UFO hearing: Whistleblower claims US has recovered 'non-human' remains

Retired Maj. David Grusch said the U.S. government has highly secretive information about extraterrestrial life that likely dates back to the 1930s.
Posted at 3:21 PM, Jul 26, 2023

A former Air Force intelligence officer testifying before lawmakers on Capitol Hill claims the U.S. government is concealing a multi-decade UFO retrieval program that involves recovered "non-human" remains.

Retired Maj. David Grusch told the House Oversight subcommittee Wednesday that the government has highly secretive information about extraterrestrial life and has likely been aware of "non-human" activity that dates back to the 1930s. 

Grusch said he was asked in 2019 by the task force investigating UAPs — or "unidentified aerial phenomena" — to identify all Special Access Programs & Controlled Access Programs needed to satisfy the task force's mission. 

"I was informed in the course of my official duties of a multi-decade UAP crash retrieval and reverse engineering program to which I was denied access," he said.

The Pentagon has rejected Grusch's claims of the government conspiring to cover up its findings, saying investigators have not discovered anything regarding the possession or reverse-engineering of extraterrestrial materials. However, a statement from the Defense Department did not detail anything about UFOs that are not suspected to be extraterrestrial. 

Earlier this month, a bipartisan group of senators introduced an amendment to the National Defense Authorization Act that would mandate the release of records related to UFOs. The amendment would specifically require the National Archives and Records Administration to create the UAP Records Collections. The records in the collection would be available for the public to access unless an independent review board provides specific reasoning about why certain documents should stay classified.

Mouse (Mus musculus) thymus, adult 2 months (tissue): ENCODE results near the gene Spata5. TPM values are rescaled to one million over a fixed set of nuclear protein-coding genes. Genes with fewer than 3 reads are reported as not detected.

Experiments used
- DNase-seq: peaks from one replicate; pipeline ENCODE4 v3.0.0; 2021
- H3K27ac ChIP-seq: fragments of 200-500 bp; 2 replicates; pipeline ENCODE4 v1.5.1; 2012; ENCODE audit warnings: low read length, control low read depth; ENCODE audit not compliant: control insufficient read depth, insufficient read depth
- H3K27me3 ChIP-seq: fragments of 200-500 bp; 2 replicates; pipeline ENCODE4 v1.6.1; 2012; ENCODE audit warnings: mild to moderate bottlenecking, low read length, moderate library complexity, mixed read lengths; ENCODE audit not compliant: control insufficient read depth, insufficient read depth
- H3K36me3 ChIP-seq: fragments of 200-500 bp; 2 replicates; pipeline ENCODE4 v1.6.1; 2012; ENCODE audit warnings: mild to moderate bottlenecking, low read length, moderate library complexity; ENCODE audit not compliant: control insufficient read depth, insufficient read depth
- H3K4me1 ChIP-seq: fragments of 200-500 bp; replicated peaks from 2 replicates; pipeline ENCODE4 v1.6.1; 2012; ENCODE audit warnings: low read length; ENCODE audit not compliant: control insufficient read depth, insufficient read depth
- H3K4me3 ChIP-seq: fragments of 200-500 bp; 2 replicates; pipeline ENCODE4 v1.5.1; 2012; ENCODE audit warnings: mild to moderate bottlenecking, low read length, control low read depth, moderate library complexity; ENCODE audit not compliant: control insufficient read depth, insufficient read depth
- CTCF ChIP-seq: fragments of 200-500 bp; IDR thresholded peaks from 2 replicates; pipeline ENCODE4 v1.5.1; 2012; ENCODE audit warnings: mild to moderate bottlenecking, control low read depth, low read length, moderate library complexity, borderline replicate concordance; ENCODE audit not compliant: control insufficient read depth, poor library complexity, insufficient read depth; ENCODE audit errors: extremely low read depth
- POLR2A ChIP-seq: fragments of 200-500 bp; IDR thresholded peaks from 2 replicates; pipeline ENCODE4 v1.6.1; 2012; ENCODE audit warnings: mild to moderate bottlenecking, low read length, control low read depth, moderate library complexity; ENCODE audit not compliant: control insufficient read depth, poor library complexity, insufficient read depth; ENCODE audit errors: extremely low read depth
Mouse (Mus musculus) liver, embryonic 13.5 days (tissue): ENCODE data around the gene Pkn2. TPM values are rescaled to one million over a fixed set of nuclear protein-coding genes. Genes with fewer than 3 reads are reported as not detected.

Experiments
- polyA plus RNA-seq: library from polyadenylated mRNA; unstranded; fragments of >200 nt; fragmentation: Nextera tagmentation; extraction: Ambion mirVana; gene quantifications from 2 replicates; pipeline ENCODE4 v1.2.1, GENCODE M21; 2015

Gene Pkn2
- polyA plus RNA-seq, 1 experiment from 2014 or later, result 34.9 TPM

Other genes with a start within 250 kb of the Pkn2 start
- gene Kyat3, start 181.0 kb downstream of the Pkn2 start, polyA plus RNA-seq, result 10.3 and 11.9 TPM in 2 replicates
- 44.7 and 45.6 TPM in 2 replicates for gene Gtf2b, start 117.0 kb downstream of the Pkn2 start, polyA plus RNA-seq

"The American public has a right to learn about technologies of unknown origins, non-human intelligence, and unexplainable phenomena," said Senate Majority Leader Chuck Schumer, one of the leaders behind the amendment. "We are not only working to declassify what the government has previously learned about these phenomena, but to create a pipeline for future research to be made public." 

While a review board would have the authority to determine whether any files remain classified, the amendment would still give the president authority to override its decision.